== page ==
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Can a former employer enforce a non-compete agreement you signed?

| Jul 17, 2020 | wage & hour law

California is home to some of the biggest and most famous companies in the United States. It also has a massive, thriving economy that benefits businesses and employees alike.

California state law strikes a delicate balance between legal incentives to keep businesses wanting to operate in the state and protections for workers to attract the best talent. There are certain ways in which California state law deviates from rules and laws in other states.

Employment contracts are an example. There are different rules in California about contracts and the kinds of terms an employer can include in them. Can an employer include a non-compete agreement in a worker’s contract, or is doing so an illegal act that violates a worker’s rights?

Businesses can include non-compete terms, but courts may not uphold them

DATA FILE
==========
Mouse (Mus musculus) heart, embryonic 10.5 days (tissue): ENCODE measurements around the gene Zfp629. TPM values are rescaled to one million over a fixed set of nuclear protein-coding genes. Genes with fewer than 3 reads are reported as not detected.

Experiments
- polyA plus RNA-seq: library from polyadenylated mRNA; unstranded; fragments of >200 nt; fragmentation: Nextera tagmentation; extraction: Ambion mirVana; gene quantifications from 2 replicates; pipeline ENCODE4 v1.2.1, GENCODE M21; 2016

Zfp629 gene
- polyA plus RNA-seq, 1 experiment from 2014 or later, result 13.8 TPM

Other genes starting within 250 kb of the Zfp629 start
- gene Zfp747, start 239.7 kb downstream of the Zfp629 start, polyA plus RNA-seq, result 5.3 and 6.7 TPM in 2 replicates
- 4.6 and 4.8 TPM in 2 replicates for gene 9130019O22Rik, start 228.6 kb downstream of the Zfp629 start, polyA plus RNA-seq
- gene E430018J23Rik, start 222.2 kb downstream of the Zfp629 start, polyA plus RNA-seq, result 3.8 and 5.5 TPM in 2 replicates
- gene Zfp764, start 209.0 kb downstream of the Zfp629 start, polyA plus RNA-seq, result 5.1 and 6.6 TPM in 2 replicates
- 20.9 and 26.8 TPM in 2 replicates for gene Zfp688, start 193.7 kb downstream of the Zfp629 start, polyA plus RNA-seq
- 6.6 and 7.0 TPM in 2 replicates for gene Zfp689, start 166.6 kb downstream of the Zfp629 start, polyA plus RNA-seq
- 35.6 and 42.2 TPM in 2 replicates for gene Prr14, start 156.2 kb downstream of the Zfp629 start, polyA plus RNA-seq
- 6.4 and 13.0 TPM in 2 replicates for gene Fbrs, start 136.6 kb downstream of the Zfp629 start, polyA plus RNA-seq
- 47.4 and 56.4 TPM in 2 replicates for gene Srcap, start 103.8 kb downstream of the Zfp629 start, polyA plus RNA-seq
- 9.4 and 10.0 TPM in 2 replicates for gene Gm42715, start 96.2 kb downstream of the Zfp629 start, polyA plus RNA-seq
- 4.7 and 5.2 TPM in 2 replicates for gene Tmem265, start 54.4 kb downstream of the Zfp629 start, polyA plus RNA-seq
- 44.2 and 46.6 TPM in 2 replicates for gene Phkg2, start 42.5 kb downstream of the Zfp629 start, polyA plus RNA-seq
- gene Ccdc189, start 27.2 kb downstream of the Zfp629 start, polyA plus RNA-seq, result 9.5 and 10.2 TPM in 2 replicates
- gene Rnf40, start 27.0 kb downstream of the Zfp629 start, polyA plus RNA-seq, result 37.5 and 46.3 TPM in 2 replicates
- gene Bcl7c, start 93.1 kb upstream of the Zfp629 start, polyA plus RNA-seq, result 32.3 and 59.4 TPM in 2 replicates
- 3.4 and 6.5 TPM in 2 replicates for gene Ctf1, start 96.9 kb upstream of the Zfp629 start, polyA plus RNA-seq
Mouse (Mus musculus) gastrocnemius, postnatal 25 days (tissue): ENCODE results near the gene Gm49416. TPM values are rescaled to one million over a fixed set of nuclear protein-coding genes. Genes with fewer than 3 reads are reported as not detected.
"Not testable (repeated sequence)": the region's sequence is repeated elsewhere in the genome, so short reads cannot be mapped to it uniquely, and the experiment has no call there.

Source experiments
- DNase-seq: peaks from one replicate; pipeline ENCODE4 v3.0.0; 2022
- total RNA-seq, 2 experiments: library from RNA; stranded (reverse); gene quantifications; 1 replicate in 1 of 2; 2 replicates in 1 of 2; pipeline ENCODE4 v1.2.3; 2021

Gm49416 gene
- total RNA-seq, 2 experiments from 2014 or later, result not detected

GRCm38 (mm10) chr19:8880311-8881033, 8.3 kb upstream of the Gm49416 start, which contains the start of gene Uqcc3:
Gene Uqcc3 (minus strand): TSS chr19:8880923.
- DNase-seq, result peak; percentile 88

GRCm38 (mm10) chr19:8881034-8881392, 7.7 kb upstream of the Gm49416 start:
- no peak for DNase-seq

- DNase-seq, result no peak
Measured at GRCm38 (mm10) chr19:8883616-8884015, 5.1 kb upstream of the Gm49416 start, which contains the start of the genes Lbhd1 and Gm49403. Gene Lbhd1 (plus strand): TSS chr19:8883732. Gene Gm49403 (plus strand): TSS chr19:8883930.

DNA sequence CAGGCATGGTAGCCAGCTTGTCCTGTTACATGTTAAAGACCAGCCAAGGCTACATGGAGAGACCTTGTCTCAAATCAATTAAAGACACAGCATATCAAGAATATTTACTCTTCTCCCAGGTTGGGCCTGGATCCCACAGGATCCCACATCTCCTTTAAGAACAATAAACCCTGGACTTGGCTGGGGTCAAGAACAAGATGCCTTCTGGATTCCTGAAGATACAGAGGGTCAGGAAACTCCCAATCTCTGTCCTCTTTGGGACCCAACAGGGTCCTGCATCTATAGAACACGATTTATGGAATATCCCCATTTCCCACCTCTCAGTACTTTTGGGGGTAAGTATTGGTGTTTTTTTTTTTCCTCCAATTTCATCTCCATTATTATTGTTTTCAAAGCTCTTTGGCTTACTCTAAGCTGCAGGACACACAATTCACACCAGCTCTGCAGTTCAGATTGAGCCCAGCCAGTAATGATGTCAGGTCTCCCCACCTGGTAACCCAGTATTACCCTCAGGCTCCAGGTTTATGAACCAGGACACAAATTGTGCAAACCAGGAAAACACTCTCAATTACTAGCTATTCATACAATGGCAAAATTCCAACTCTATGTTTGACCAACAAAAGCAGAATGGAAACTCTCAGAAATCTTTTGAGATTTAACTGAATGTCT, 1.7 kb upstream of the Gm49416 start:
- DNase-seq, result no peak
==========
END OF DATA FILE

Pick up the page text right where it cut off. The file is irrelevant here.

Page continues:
As a general rule, non-compete agreements benefit a business, not individual workers. The broader the terms of a non-compete agreement and the longer it stays in effect, the greater the detrimental impact the agreement has on the employee. That is why the California courts do not uphold non-compete agreements, as they could impact a worker’s ability to support themselves. Many people also believe that non-compete agreements stifle innovation.

Some businesses will include non-compete terms in their contract to deter workers from competing, or because the employer has employees in multiple states and simply uses the same contract in every state. However, employers will not be able to have the courts enforce a non-compete agreement if you leave the company and either start your own business or seek a new position elsewhere.

Including a non-compete agreement in a contract isn’t inherently illegal, but in most cases the company will not be able to enforce it.

When might a non-compete contract hold up in court?

Employers hiring people in California do not have the right to dictate what workers do after they leave that company. However, an employer may have the right to demand certain concessions while workers are still on the payroll.

While courts will not assist in a post-termination enforcement of a non-compete agreement, a court may allow a business to take action against someone who works for a competitor or starts a business in the same industry while still directly employed by the company. In most other cases, a non-compete agreement won’t hold up in court or affect an employee’s future options in California.